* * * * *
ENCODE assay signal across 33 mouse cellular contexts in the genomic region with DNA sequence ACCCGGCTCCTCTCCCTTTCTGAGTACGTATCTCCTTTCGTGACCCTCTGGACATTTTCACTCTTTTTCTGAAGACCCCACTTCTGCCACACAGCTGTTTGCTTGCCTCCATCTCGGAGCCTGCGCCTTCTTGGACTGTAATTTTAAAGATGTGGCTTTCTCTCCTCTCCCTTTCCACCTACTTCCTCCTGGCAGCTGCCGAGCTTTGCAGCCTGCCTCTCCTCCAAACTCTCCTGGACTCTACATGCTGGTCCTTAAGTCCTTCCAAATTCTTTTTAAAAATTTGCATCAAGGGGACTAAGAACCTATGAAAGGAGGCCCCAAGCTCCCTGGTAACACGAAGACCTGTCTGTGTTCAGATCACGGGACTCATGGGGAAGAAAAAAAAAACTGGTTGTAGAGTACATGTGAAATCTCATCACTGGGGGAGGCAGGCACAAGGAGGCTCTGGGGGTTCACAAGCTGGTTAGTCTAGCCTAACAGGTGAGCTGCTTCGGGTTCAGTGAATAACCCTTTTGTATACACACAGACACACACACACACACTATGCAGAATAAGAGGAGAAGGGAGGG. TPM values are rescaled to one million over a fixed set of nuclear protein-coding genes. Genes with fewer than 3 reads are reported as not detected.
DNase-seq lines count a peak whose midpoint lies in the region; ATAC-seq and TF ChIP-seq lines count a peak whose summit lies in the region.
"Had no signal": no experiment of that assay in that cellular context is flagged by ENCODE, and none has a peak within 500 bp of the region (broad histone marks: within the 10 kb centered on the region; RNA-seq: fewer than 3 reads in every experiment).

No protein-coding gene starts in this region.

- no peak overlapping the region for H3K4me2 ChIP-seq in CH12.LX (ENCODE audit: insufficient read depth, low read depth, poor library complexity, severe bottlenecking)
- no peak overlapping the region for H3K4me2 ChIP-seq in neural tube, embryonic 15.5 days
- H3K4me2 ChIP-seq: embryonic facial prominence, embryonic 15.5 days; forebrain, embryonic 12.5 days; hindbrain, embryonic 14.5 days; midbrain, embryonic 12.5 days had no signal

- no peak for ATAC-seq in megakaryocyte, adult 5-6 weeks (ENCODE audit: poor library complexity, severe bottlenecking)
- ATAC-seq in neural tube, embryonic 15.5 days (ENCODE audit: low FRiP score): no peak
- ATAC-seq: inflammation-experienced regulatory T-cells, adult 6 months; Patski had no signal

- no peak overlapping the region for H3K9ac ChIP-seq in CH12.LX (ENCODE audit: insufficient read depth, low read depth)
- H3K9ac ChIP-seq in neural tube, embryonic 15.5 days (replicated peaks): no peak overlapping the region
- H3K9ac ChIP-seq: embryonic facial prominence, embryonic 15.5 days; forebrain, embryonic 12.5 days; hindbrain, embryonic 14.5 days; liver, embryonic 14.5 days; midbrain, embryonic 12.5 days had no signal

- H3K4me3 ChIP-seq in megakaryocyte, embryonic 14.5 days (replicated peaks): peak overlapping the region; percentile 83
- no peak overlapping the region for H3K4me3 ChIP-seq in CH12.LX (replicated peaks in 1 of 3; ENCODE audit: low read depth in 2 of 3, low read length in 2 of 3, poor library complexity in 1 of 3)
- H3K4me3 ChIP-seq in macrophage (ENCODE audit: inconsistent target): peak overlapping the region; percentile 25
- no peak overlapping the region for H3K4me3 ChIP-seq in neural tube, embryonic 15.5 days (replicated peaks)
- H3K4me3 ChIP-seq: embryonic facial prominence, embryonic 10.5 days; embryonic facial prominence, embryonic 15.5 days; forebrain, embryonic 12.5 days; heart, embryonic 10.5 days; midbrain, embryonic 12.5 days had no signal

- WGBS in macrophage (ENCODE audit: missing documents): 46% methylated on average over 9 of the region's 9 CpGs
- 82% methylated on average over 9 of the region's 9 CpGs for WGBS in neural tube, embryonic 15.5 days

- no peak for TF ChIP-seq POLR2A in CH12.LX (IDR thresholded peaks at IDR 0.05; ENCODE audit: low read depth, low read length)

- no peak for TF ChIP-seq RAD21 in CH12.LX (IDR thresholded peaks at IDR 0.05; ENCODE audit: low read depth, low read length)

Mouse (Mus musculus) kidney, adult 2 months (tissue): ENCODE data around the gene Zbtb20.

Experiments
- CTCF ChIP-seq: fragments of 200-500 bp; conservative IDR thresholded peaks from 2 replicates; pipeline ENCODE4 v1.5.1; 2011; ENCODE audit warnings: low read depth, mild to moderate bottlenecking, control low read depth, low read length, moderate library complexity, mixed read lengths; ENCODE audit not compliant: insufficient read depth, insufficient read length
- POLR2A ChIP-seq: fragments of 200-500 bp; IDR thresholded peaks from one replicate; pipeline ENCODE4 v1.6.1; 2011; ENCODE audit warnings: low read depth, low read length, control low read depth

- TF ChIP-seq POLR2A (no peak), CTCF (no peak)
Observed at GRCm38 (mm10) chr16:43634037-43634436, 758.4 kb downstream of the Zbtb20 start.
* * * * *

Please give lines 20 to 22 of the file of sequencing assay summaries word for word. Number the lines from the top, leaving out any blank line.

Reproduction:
- 82% methylated on average over 9 of the region's 9 CpGs for WGBS in neural tube, embryonic 15.5 days

- no peak for TF ChIP-seq POLR2A in CH12.LX (IDR thresholded peaks at IDR 0.05; ENCODE audit: low read depth, low read length)

- no peak for TF ChIP-seq RAD21 in CH12.LX (IDR thresholded peaks at IDR 0.05; ENCODE audit: low read depth, low read length)